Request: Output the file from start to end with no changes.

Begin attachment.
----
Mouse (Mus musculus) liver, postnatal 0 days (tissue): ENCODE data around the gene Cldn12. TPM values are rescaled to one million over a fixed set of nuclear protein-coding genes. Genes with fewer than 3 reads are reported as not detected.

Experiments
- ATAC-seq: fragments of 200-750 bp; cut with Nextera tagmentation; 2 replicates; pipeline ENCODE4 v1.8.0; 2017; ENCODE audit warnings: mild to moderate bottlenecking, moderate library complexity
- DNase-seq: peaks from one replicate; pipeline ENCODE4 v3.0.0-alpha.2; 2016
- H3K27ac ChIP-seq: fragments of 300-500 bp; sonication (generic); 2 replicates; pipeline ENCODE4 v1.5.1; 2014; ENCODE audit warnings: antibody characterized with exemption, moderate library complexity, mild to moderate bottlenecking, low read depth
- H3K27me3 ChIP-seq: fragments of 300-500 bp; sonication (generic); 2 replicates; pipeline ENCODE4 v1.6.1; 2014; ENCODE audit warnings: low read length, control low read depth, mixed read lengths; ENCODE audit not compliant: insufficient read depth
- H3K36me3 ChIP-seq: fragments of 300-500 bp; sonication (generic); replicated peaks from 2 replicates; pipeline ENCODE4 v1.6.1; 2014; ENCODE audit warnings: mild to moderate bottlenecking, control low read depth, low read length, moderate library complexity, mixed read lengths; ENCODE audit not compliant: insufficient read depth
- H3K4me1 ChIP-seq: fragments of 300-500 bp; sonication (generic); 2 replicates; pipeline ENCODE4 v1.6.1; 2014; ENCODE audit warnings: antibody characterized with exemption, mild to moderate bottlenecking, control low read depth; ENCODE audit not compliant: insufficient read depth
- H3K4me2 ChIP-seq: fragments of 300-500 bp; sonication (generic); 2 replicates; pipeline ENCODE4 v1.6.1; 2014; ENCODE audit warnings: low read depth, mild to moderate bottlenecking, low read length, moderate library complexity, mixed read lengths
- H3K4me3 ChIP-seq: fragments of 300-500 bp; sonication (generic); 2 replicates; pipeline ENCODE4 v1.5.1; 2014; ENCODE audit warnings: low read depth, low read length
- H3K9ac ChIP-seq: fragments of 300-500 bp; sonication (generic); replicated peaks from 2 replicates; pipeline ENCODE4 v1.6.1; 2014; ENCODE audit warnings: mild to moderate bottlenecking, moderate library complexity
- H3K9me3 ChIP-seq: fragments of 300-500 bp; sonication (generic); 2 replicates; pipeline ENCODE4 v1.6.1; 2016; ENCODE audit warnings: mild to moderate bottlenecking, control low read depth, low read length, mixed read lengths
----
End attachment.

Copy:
Mouse (Mus musculus) liver, postnatal 0 days (tissue): ENCODE data around the gene Cldn12. TPM values are rescaled to one million over a fixed set of nuclear protein-coding genes. Genes with fewer than 3 reads are reported as not detected.

Experiments
- ATAC-seq: fragments of 200-750 bp; cut with Nextera tagmentation; 2 replicates; pipeline ENCODE4 v1.8.0; 2017; ENCODE audit warnings: mild to moderate bottlenecking, moderate library complexity
- DNase-seq: peaks from one replicate; pipeline ENCODE4 v3.0.0-alpha.2; 2016
- H3K27ac ChIP-seq: fragments of 300-500 bp; sonication (generic); 2 replicates; pipeline ENCODE4 v1.5.1; 2014; ENCODE audit warnings: antibody characterized with exemption, moderate library complexity, mild to moderate bottlenecking, low read depth
- H3K27me3 ChIP-seq: fragments of 300-500 bp; sonication (generic); 2 replicates; pipeline ENCODE4 v1.6.1; 2014; ENCODE audit warnings: low read length, control low read depth, mixed read lengths; ENCODE audit not compliant: insufficient read depth
- H3K36me3 ChIP-seq: fragments of 300-500 bp; sonication (generic); replicated peaks from 2 replicates; pipeline ENCODE4 v1.6.1; 2014; ENCODE audit warnings: mild to moderate bottlenecking, control low read depth, low read length, moderate library complexity, mixed read lengths; ENCODE audit not compliant: insufficient read depth
- H3K4me1 ChIP-seq: fragments of 300-500 bp; sonication (generic); 2 replicates; pipeline ENCODE4 v1.6.1; 2014; ENCODE audit warnings: antibody characterized with exemption, mild to moderate bottlenecking, control low read depth; ENCODE audit not compliant: insufficient read depth
- H3K4me2 ChIP-seq: fragments of 300-500 bp; sonication (generic); 2 replicates; pipeline ENCODE4 v1.6.1; 2014; ENCODE audit warnings: low read depth, mild to moderate bottlenecking, low read length, moderate library complexity, mixed read lengths
- H3K4me3 ChIP-seq: fragments of 300-500 bp; sonication (generic); 2 replicates; pipeline ENCODE4 v1.5.1; 2014; ENCODE audit warnings: low read depth, low read length
- H3K9ac ChIP-seq: fragments of 300-500 bp; sonication (generic); replicated peaks from 2 replicates; pipeline ENCODE4 v1.6.1; 2014; ENCODE audit warnings: mild to moderate bottlenecking, moderate library complexity
- H3K9me3 ChIP-seq: fragments of 300-500 bp; sonication (generic); 2 replicates; pipeline ENCODE4 v1.6.1; 2016; ENCODE audit warnings: mild to moderate bottlenecking, control low read depth, low read length, mixed read lengths